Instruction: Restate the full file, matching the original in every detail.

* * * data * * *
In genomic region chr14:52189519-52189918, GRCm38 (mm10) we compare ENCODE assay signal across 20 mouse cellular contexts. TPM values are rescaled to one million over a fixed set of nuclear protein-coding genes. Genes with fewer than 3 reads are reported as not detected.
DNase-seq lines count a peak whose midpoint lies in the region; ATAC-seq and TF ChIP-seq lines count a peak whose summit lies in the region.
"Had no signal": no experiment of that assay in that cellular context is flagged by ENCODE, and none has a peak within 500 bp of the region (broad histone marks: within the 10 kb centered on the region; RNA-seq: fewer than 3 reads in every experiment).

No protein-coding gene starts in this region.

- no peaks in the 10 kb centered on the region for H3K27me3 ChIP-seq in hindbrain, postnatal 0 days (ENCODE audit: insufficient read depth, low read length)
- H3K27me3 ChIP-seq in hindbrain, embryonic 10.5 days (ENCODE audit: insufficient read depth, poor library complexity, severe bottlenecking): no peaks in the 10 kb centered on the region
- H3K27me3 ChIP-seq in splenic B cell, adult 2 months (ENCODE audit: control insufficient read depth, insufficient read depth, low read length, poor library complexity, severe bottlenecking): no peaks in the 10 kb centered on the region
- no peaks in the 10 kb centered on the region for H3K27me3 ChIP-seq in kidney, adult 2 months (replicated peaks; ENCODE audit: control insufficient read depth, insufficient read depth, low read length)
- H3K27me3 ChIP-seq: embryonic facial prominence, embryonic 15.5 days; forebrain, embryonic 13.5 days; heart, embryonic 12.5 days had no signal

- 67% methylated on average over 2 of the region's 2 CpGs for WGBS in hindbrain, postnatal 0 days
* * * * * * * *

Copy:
In genomic region chr14:52189519-52189918, GRCm38 (mm10) we compare ENCODE assay signal across 20 mouse cellular contexts. TPM values are rescaled to one million over a fixed set of nuclear protein-coding genes. Genes with fewer than 3 reads are reported as not detected.
DNase-seq lines count a peak whose midpoint lies in the region; ATAC-seq and TF ChIP-seq lines count a peak whose summit lies in the region.
"Had no signal": no experiment of that assay in that cellular context is flagged by ENCODE, and none has a peak within 500 bp of the region (broad histone marks: within the 10 kb centered on the region; RNA-seq: fewer than 3 reads in every experiment).

No protein-coding gene starts in this region.

- no peaks in the 10 kb centered on the region for H3K27me3 ChIP-seq in hindbrain, postnatal 0 days (ENCODE audit: insufficient read depth, low read length)
- H3K27me3 ChIP-seq in hindbrain, embryonic 10.5 days (ENCODE audit: insufficient read depth, poor library complexity, severe bottlenecking): no peaks in the 10 kb centered on the region
- H3K27me3 ChIP-seq in splenic B cell, adult 2 months (ENCODE audit: control insufficient read depth, insufficient read depth, low read length, poor library complexity, severe bottlenecking): no peaks in the 10 kb centered on the region
- no peaks in the 10 kb centered on the region for H3K27me3 ChIP-seq in kidney, adult 2 months (replicated peaks; ENCODE audit: control insufficient read depth, insufficient read depth, low read length)
- H3K27me3 ChIP-seq: embryonic facial prominence, embryonic 15.5 days; forebrain, embryonic 13.5 days; heart, embryonic 12.5 days had no signal

- 67% methylated on average over 2 of the region's 2 CpGs for WGBS in hindbrain, postnatal 0 days